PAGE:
• Drummingbunny

    New Orleans Council District C encompasses Algiers, Bywater, Esplanade Ridge, French Quarter, Marigny, St. Roch, Treme’, and parts of Faubourg St. John. The most valuable parts of the City… I can understand the new NOPD chief Ronal “Look, a donut!” Serpas being from Nashville and not quite getting it since he's only been here for so long and is a policeman (no offense to policemen) but, Kristin Palmer, who just had her 15 seconds of fame on “Treme” and is from Rebuilding together New Orleans seems to encompass what Hypocritical means… I voted for this chick… Dammit… Apparently they must have it backward… I am hoping that what her and the new guy meant to do is ban “non-live music” on Bourbon Street?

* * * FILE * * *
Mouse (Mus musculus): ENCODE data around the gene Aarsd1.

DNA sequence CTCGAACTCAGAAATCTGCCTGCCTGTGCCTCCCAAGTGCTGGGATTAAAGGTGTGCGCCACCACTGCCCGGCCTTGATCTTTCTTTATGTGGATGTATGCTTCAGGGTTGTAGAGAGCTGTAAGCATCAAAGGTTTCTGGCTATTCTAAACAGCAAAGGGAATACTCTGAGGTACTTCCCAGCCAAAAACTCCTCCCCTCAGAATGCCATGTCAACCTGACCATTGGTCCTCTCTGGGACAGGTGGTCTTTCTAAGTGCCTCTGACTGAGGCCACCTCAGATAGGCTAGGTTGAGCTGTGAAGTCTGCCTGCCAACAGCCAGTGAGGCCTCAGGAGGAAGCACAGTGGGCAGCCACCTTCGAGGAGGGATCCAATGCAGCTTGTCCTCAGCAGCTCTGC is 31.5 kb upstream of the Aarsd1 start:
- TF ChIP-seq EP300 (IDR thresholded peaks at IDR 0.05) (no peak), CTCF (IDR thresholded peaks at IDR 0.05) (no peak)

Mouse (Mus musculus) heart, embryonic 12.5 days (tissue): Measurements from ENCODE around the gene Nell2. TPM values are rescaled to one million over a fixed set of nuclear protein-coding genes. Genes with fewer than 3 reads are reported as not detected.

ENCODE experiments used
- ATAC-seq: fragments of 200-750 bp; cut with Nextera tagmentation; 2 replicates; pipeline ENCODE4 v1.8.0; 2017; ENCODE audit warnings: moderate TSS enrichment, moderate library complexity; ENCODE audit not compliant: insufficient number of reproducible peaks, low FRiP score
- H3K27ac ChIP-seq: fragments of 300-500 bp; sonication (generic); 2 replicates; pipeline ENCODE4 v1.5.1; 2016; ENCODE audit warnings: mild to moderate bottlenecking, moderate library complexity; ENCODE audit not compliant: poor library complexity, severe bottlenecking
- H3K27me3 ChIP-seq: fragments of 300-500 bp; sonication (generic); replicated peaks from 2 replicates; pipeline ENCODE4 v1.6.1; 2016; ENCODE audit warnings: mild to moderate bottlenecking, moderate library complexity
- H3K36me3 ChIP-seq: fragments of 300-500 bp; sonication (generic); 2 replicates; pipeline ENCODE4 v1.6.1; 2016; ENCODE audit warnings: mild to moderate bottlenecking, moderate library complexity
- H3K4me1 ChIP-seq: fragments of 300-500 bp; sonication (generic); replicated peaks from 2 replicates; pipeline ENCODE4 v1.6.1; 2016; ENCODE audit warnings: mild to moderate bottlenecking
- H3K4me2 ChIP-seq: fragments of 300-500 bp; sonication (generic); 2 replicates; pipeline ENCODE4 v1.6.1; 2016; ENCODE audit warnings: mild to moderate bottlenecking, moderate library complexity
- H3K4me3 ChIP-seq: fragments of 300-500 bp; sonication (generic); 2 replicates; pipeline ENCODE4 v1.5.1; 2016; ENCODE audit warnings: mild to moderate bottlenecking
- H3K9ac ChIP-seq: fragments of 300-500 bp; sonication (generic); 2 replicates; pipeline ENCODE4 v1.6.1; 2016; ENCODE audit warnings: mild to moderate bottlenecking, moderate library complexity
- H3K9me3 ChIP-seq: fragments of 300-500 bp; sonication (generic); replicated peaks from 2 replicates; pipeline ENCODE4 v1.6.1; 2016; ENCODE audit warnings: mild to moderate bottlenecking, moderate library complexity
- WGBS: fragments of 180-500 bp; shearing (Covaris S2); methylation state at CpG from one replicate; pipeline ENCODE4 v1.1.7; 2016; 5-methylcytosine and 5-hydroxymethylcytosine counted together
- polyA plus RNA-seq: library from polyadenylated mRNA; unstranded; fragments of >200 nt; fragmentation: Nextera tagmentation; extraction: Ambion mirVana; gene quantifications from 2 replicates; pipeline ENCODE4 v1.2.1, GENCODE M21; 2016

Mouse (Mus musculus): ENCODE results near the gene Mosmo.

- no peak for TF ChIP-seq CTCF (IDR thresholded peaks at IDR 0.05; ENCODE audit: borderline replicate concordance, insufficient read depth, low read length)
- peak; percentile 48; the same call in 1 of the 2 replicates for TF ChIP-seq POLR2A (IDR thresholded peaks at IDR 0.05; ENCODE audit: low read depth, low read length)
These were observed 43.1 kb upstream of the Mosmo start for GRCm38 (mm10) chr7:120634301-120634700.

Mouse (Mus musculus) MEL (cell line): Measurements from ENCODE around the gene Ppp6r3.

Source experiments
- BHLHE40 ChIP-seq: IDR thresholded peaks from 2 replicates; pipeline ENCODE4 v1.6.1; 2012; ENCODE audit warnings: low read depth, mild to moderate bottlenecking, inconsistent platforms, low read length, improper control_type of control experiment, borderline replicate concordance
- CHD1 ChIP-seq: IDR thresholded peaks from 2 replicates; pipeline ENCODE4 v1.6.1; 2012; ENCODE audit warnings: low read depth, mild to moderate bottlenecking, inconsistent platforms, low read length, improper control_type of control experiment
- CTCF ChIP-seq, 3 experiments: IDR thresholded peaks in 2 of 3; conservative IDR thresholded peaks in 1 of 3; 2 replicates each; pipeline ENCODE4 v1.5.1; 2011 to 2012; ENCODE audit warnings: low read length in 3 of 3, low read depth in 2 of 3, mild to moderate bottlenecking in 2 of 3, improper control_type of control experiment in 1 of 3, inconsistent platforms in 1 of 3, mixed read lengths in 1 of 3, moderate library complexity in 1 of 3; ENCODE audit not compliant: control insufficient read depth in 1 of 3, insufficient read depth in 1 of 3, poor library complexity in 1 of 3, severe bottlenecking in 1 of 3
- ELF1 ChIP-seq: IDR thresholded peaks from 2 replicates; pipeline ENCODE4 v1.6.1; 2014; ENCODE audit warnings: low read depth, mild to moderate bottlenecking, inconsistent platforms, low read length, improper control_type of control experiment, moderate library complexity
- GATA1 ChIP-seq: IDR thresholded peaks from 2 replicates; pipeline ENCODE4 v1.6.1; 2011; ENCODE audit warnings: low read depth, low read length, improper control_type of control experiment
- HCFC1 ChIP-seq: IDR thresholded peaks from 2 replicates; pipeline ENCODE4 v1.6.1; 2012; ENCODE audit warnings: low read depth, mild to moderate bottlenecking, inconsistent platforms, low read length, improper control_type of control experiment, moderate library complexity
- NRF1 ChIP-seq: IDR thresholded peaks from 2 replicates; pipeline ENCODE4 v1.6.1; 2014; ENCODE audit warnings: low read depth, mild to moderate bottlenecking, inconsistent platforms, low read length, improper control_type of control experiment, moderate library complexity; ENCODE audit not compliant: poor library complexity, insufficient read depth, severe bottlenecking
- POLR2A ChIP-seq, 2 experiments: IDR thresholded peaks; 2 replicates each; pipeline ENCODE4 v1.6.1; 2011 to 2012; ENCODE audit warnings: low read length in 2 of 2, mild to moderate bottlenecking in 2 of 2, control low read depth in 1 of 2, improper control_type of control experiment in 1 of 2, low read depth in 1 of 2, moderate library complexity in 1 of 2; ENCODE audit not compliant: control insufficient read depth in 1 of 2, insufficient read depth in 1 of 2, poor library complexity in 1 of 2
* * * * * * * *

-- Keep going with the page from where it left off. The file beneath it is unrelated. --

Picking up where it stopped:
• I'm from N. O. but now live in Memphis, so I need to correct something in Jan Ramsey's comment about alcohol laws in Nashville and cutting off sales at midnight. That actually wasn't Ronal Serpas' idea. It was proposed back in February, statewide in TN by a Republican representative named Curry Todd. Todd represents the Memphis suburb of Collierville. Affluent, decidedly conservative. Remember, around here the Baptists have a lot of political clout, and they'd love to keep us from drinking, dancing, and gambling, even in our living rooms. Collierville has stricter beer and closing time laws than anywhere else in the Memphis metro; reputation as a speed trap. Todd's proposal got lots of press across Tennessee, then mercifully died out. I realize that in New Orleans you guys don't even know what closing laws, “last call,” and dry counties are. I've been in Memphis 35 years and still find the idea of having to go to a “package liquor store” to buy anything stronger than beer ridiculous and primitive, but then I'm from New Orleans. Actually, in Tennessee, the bars can stay open til 3 AM, as far as the state is concerned, and here in Memphis, there was a special waiver passed for Beale Street to allow the bars to stay open till 5 AM. That actually didn't work out – frankly the bar owners found they had more troubles with late-night drunken patrons and weren't making any money- so Beale now “closes” at the traditional Tennessee closing hour of 3 AM.